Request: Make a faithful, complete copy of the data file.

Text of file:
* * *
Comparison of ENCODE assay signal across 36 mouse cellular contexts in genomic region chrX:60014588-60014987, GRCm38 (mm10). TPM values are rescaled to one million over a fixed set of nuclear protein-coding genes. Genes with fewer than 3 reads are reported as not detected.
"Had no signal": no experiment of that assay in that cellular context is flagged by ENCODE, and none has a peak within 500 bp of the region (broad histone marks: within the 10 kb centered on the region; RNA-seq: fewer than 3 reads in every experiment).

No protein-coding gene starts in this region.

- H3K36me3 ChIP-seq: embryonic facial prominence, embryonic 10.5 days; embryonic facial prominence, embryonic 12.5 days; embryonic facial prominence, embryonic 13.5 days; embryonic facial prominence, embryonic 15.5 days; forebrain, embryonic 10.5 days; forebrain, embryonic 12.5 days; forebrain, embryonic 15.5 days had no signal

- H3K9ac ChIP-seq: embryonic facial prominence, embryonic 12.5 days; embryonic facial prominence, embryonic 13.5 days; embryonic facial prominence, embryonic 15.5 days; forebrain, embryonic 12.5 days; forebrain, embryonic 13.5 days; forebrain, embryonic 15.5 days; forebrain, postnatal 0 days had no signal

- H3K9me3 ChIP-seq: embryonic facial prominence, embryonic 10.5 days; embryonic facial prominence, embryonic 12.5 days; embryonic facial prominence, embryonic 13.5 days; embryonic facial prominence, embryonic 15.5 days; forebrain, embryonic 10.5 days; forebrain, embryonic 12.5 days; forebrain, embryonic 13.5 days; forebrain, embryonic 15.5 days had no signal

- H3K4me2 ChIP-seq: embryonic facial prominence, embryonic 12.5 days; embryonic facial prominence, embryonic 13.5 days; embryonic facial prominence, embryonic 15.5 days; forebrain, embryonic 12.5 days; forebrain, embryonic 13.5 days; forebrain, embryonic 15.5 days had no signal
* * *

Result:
Comparison of ENCODE assay signal across 36 mouse cellular contexts in genomic region chrX:60014588-60014987, GRCm38 (mm10). TPM values are rescaled to one million over a fixed set of nuclear protein-coding genes. Genes with fewer than 3 reads are reported as not detected.
"Had no signal": no experiment of that assay in that cellular context is flagged by ENCODE, and none has a peak within 500 bp of the region (broad histone marks: within the 10 kb centered on the region; RNA-seq: fewer than 3 reads in every experiment).

No protein-coding gene starts in this region.

- H3K36me3 ChIP-seq: embryonic facial prominence, embryonic 10.5 days; embryonic facial prominence, embryonic 12.5 days; embryonic facial prominence, embryonic 13.5 days; embryonic facial prominence, embryonic 15.5 days; forebrain, embryonic 10.5 days; forebrain, embryonic 12.5 days; forebrain, embryonic 15.5 days had no signal

- H3K9ac ChIP-seq: embryonic facial prominence, embryonic 12.5 days; embryonic facial prominence, embryonic 13.5 days; embryonic facial prominence, embryonic 15.5 days; forebrain, embryonic 12.5 days; forebrain, embryonic 13.5 days; forebrain, embryonic 15.5 days; forebrain, postnatal 0 days had no signal

- H3K9me3 ChIP-seq: embryonic facial prominence, embryonic 10.5 days; embryonic facial prominence, embryonic 12.5 days; embryonic facial prominence, embryonic 13.5 days; embryonic facial prominence, embryonic 15.5 days; forebrain, embryonic 10.5 days; forebrain, embryonic 12.5 days; forebrain, embryonic 13.5 days; forebrain, embryonic 15.5 days had no signal

- H3K4me2 ChIP-seq: embryonic facial prominence, embryonic 12.5 days; embryonic facial prominence, embryonic 13.5 days; embryonic facial prominence, embryonic 15.5 days; forebrain, embryonic 12.5 days; forebrain, embryonic 13.5 days; forebrain, embryonic 15.5 days had no signal